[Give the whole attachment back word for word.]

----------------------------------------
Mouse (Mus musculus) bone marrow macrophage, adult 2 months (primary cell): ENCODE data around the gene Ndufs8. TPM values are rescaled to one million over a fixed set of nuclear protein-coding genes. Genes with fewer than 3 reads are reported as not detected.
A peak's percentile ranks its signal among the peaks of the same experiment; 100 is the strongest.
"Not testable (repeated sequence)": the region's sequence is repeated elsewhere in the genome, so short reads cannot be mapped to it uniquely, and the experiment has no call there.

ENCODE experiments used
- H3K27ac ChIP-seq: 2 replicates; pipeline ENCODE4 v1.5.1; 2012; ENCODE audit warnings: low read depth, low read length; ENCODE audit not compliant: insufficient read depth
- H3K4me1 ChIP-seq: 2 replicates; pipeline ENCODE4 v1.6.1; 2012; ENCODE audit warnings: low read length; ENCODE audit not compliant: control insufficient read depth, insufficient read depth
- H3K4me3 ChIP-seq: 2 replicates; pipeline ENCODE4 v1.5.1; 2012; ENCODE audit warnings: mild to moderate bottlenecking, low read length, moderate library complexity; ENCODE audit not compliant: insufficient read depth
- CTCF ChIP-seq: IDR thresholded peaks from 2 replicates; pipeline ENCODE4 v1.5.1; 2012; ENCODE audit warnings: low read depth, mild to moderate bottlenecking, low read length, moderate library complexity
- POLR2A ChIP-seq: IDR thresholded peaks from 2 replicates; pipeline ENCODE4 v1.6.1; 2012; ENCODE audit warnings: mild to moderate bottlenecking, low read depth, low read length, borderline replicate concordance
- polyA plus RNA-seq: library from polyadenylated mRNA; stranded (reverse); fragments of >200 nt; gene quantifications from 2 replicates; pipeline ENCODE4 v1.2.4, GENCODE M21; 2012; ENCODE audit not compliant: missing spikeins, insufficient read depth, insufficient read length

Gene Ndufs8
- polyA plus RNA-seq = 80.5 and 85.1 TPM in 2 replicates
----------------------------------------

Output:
Mouse (Mus musculus) bone marrow macrophage, adult 2 months (primary cell): ENCODE data around the gene Ndufs8. TPM values are rescaled to one million over a fixed set of nuclear protein-coding genes. Genes with fewer than 3 reads are reported as not detected.
A peak's percentile ranks its signal among the peaks of the same experiment; 100 is the strongest.
"Not testable (repeated sequence)": the region's sequence is repeated elsewhere in the genome, so short reads cannot be mapped to it uniquely, and the experiment has no call there.

ENCODE experiments used
- H3K27ac ChIP-seq: 2 replicates; pipeline ENCODE4 v1.5.1; 2012; ENCODE audit warnings: low read depth, low read length; ENCODE audit not compliant: insufficient read depth
- H3K4me1 ChIP-seq: 2 replicates; pipeline ENCODE4 v1.6.1; 2012; ENCODE audit warnings: low read length; ENCODE audit not compliant: control insufficient read depth, insufficient read depth
- H3K4me3 ChIP-seq: 2 replicates; pipeline ENCODE4 v1.5.1; 2012; ENCODE audit warnings: mild to moderate bottlenecking, low read length, moderate library complexity; ENCODE audit not compliant: insufficient read depth
- CTCF ChIP-seq: IDR thresholded peaks from 2 replicates; pipeline ENCODE4 v1.5.1; 2012; ENCODE audit warnings: low read depth, mild to moderate bottlenecking, low read length, moderate library complexity
- POLR2A ChIP-seq: IDR thresholded peaks from 2 replicates; pipeline ENCODE4 v1.6.1; 2012; ENCODE audit warnings: mild to moderate bottlenecking, low read depth, low read length, borderline replicate concordance
- polyA plus RNA-seq: library from polyadenylated mRNA; stranded (reverse); fragments of >200 nt; gene quantifications from 2 replicates; pipeline ENCODE4 v1.2.4, GENCODE M21; 2012; ENCODE audit not compliant: missing spikeins, insufficient read depth, insufficient read length

Gene Ndufs8
- polyA plus RNA-seq = 80.5 and 85.1 TPM in 2 replicates